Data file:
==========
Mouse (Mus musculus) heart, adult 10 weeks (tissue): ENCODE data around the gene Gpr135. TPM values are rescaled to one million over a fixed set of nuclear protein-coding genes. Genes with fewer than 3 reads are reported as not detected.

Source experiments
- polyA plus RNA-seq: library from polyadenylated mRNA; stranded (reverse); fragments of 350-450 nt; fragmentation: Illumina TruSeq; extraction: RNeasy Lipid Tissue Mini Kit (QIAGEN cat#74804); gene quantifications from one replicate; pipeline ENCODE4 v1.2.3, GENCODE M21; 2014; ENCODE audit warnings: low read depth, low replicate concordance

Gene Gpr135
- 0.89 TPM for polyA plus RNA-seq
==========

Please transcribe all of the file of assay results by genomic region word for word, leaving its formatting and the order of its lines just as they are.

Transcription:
Mouse (Mus musculus) heart, adult 10 weeks (tissue): ENCODE data around the gene Gpr135. TPM values are rescaled to one million over a fixed set of nuclear protein-coding genes. Genes with fewer than 3 reads are reported as not detected.

Source experiments
- polyA plus RNA-seq: library from polyadenylated mRNA; stranded (reverse); fragments of 350-450 nt; fragmentation: Illumina TruSeq; extraction: RNeasy Lipid Tissue Mini Kit (QIAGEN cat#74804); gene quantifications from one replicate; pipeline ENCODE4 v1.2.3, GENCODE M21; 2014; ENCODE audit warnings: low read depth, low replicate concordance

Gene Gpr135
- 0.89 TPM for polyA plus RNA-seq